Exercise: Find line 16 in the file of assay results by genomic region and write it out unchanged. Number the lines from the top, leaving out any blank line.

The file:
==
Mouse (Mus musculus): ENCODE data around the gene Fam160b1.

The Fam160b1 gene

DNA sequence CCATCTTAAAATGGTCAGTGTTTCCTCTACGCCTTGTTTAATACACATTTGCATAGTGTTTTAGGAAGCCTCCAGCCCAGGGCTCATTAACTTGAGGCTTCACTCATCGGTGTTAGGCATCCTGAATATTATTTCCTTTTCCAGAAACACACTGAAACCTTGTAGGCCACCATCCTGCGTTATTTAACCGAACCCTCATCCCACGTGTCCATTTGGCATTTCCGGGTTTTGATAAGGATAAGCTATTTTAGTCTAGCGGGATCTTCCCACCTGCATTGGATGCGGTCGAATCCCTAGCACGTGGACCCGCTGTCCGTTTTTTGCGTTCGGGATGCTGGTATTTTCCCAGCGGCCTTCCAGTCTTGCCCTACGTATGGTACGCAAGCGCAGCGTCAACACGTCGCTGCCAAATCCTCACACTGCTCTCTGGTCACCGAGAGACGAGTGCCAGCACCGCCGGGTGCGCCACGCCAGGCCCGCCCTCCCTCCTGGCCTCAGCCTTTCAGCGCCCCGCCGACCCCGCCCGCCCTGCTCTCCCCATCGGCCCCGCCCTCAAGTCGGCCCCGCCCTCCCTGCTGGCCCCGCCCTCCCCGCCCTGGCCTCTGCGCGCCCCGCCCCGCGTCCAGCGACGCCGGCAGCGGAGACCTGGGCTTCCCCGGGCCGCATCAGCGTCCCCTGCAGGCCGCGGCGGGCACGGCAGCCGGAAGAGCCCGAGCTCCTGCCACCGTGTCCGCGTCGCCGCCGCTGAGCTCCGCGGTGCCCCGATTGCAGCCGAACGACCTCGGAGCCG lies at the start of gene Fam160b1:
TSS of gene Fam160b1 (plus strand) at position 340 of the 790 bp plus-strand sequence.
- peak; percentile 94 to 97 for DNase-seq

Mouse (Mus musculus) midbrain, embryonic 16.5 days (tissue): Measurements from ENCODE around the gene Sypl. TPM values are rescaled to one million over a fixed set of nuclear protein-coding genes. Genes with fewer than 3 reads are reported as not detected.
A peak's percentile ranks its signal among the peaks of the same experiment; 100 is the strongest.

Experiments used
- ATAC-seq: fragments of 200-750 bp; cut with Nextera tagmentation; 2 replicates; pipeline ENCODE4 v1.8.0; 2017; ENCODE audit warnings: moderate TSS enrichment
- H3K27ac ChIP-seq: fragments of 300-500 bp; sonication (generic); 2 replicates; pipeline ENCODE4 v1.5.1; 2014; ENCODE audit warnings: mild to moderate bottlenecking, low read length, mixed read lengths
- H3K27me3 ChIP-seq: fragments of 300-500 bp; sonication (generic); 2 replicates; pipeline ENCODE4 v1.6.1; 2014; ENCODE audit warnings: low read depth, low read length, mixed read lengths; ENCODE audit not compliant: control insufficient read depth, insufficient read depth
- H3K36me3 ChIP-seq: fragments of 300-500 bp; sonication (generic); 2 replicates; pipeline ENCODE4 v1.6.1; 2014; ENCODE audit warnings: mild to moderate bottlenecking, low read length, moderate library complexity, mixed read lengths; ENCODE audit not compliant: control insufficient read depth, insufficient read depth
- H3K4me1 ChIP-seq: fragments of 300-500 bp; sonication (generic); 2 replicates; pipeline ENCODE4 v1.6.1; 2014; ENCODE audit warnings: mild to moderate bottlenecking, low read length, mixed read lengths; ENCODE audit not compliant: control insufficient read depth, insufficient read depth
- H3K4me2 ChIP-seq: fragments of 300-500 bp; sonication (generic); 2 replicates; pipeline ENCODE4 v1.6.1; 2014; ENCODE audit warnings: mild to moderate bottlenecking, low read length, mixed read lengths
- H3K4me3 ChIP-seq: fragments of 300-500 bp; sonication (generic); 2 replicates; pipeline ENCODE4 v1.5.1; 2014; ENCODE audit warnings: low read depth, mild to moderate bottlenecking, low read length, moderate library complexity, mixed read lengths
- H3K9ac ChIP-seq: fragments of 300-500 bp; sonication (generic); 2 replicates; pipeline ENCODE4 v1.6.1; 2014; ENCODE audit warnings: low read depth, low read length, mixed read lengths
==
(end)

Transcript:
- H3K9ac ChIP-seq: fragments of 300-500 bp; sonication (generic); 2 replicates; pipeline ENCODE4 v1.6.1; 2014; ENCODE audit warnings: low read depth, low read length, mixed read lengths